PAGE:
Playing Ganguly in Karachi a wise move
If he gets a chance, this Test would be a make-or-break for him, writes Moin Khan.india Updated: Jan 28, 2006 14:35 IST
Who would have thought before the Indians had landed in Pakistan that both the teams would arrive for the third and final cricket Test in Karachi after two high scoring drawn games. And to make the finale more intriguing and result-oriented, we hear that a green-top wicket is awaiting both the teams.
I am sure there would be butterflies flying in the bellies of the batsmen while the seamers must be smiling ear-to-ear. Obviously, the contrasting moods of the batsmen and the seamers is quite understandable. Afterall, batsmen from either side made a mockery of the bowlers in the first two games and now it seems to be payback time.
Naturally, there will be more pressure on the batsmen because on lively and seaming wickets, they just can't afford to play innovative and adventurous strokes. Instead, they are required to rely more on their techniques and precise shot selections as advised in cricket manuals rather than depending purely on their reflexes.
Furthermore, the stroke-makers, after playing on flat tracks like the ones in Lahore and Faisalabad, tend to pick up bad habits that often lead to their downfalls on bowler friendly tracks like that one we are anticipating in Karachi, if not altered at the last minute.
Nevertheless, the bowlers will also need to keep a cool head on their shoulders and should not get over-excited by the look of the wicket. The more they will make the batsmen play and bowl in the corridor of uncertainty, the more they will succeed in creating problems for the batsmen. The ball would seam and swing but the real test of the bowlers would be how smart and crafty they are in controlling that movement.
Pakistan, being the home team, have the luxury of including players according to requirement and that's exactly what they have done by naming Umar Gul in the 16-man squad.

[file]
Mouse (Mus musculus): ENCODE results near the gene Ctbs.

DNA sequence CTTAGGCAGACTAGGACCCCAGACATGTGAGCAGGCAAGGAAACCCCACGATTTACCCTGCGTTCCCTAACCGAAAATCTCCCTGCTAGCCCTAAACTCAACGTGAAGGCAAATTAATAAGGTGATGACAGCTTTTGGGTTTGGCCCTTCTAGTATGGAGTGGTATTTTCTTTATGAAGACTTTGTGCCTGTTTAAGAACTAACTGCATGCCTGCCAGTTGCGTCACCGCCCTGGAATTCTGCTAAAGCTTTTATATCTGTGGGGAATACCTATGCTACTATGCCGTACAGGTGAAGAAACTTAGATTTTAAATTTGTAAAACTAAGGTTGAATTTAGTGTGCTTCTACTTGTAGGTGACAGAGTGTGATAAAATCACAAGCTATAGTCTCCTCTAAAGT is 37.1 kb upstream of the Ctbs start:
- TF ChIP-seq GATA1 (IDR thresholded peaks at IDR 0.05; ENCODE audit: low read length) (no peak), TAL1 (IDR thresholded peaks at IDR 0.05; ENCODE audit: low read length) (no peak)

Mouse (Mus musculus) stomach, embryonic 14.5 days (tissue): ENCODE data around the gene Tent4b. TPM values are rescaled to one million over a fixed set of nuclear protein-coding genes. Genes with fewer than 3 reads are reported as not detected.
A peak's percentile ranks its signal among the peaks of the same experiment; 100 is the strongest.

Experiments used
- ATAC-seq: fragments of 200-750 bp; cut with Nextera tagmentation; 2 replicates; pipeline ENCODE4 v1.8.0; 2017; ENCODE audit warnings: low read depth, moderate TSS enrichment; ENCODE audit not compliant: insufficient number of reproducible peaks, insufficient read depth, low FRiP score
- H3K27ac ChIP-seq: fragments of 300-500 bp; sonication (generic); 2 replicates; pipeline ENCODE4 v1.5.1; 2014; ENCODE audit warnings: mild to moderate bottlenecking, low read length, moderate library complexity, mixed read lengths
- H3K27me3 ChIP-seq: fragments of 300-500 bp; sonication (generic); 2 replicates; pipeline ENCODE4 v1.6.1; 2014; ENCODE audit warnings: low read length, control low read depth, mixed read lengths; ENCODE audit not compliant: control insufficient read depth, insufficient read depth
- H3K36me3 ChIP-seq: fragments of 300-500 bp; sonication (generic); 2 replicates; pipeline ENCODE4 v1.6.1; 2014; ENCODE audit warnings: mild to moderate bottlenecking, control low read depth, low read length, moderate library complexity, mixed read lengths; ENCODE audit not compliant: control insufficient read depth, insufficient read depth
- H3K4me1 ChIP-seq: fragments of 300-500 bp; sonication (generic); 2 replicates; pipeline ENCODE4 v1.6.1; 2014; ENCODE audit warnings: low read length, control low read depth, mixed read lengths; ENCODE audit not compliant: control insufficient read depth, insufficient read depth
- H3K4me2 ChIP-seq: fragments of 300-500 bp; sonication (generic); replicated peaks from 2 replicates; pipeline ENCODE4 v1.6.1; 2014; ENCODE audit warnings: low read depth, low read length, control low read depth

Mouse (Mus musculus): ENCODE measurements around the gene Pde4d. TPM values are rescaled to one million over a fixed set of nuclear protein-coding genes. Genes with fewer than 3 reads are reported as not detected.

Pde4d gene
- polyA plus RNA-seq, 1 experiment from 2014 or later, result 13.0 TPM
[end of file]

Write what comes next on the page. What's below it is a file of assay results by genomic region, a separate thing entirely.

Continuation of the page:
Gul is an intelligent bowler who knows his limitations and bowls in the areas where the batsmen have to play at him. He is more orless like Glenn McGrath -- not express fast but keeps teasing the batsmen outside the off-stump with controlled swing.
Mohammad Asif was also impressive in the Faisalabad Test though he managed just one wicket but I believe along with the fearsome Shoaib Akhtar, they make an impressive trio with one pressurising the batsmen with his pace and aggression, and the others trying to cash in on from that buildup.
Pakistan's real problems are not in the bowling department but in the batting. There are question marks on the fitness of Inzamam-ul-Haq while Shoaib Malik is absent, mourning the sad demise of his father, and Salman Butt has not played a big innings in the series so far.
Knowing Inzamam for the last 15 years, I am willing to put my money on him taking the field on Sundaybecause he is a great competitor and this series means a lot to him. He would hate to miss the game and regret for the rest of his life for not being there when his country needed him most.